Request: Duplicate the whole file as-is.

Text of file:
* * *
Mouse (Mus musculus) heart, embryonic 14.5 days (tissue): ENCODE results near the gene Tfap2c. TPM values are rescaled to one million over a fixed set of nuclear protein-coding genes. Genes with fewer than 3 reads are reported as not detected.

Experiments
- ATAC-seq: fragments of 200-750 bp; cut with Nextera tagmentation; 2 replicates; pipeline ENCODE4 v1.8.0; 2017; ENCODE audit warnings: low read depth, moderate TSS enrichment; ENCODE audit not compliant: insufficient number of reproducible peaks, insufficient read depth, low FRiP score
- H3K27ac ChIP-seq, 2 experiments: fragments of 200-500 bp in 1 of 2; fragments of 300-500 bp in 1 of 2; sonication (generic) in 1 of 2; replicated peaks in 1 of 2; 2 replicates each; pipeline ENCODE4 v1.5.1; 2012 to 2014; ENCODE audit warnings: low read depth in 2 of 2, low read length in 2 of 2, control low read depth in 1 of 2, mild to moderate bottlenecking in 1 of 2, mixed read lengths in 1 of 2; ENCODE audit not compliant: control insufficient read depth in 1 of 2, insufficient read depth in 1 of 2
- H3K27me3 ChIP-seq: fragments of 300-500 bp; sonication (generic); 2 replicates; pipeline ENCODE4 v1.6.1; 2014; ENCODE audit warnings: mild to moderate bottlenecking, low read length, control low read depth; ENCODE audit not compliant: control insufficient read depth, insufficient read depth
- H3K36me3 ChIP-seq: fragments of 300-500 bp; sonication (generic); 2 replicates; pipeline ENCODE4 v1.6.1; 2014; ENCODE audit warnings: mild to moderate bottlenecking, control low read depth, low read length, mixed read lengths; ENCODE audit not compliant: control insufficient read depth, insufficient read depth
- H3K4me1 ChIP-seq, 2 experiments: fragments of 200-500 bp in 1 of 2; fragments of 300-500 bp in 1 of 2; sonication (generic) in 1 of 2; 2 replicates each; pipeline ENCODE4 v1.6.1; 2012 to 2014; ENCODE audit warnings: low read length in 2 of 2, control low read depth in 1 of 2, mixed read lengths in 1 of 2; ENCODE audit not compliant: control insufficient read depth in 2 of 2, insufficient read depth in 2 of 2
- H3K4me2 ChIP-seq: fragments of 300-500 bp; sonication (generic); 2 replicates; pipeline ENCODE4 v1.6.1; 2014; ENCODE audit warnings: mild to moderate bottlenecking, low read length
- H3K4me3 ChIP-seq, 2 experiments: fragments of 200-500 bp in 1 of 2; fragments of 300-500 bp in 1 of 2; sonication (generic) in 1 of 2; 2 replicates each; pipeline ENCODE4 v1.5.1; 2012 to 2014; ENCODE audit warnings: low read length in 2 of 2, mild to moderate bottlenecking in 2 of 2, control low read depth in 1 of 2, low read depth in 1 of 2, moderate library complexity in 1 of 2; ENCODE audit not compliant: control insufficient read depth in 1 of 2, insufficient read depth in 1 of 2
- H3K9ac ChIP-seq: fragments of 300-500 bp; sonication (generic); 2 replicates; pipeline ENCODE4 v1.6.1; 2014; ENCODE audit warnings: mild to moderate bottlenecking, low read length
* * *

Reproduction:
Mouse (Mus musculus) heart, embryonic 14.5 days (tissue): ENCODE results near the gene Tfap2c. TPM values are rescaled to one million over a fixed set of nuclear protein-coding genes. Genes with fewer than 3 reads are reported as not detected.

Experiments
- ATAC-seq: fragments of 200-750 bp; cut with Nextera tagmentation; 2 replicates; pipeline ENCODE4 v1.8.0; 2017; ENCODE audit warnings: low read depth, moderate TSS enrichment; ENCODE audit not compliant: insufficient number of reproducible peaks, insufficient read depth, low FRiP score
- H3K27ac ChIP-seq, 2 experiments: fragments of 200-500 bp in 1 of 2; fragments of 300-500 bp in 1 of 2; sonication (generic) in 1 of 2; replicated peaks in 1 of 2; 2 replicates each; pipeline ENCODE4 v1.5.1; 2012 to 2014; ENCODE audit warnings: low read depth in 2 of 2, low read length in 2 of 2, control low read depth in 1 of 2, mild to moderate bottlenecking in 1 of 2, mixed read lengths in 1 of 2; ENCODE audit not compliant: control insufficient read depth in 1 of 2, insufficient read depth in 1 of 2
- H3K27me3 ChIP-seq: fragments of 300-500 bp; sonication (generic); 2 replicates; pipeline ENCODE4 v1.6.1; 2014; ENCODE audit warnings: mild to moderate bottlenecking, low read length, control low read depth; ENCODE audit not compliant: control insufficient read depth, insufficient read depth
- H3K36me3 ChIP-seq: fragments of 300-500 bp; sonication (generic); 2 replicates; pipeline ENCODE4 v1.6.1; 2014; ENCODE audit warnings: mild to moderate bottlenecking, control low read depth, low read length, mixed read lengths; ENCODE audit not compliant: control insufficient read depth, insufficient read depth
- H3K4me1 ChIP-seq, 2 experiments: fragments of 200-500 bp in 1 of 2; fragments of 300-500 bp in 1 of 2; sonication (generic) in 1 of 2; 2 replicates each; pipeline ENCODE4 v1.6.1; 2012 to 2014; ENCODE audit warnings: low read length in 2 of 2, control low read depth in 1 of 2, mixed read lengths in 1 of 2; ENCODE audit not compliant: control insufficient read depth in 2 of 2, insufficient read depth in 2 of 2
- H3K4me2 ChIP-seq: fragments of 300-500 bp; sonication (generic); 2 replicates; pipeline ENCODE4 v1.6.1; 2014; ENCODE audit warnings: mild to moderate bottlenecking, low read length
- H3K4me3 ChIP-seq, 2 experiments: fragments of 200-500 bp in 1 of 2; fragments of 300-500 bp in 1 of 2; sonication (generic) in 1 of 2; 2 replicates each; pipeline ENCODE4 v1.5.1; 2012 to 2014; ENCODE audit warnings: low read length in 2 of 2, mild to moderate bottlenecking in 2 of 2, control low read depth in 1 of 2, low read depth in 1 of 2, moderate library complexity in 1 of 2; ENCODE audit not compliant: control insufficient read depth in 1 of 2, insufficient read depth in 1 of 2
- H3K9ac ChIP-seq: fragments of 300-500 bp; sonication (generic); 2 replicates; pipeline ENCODE4 v1.6.1; 2014; ENCODE audit warnings: mild to moderate bottlenecking, low read length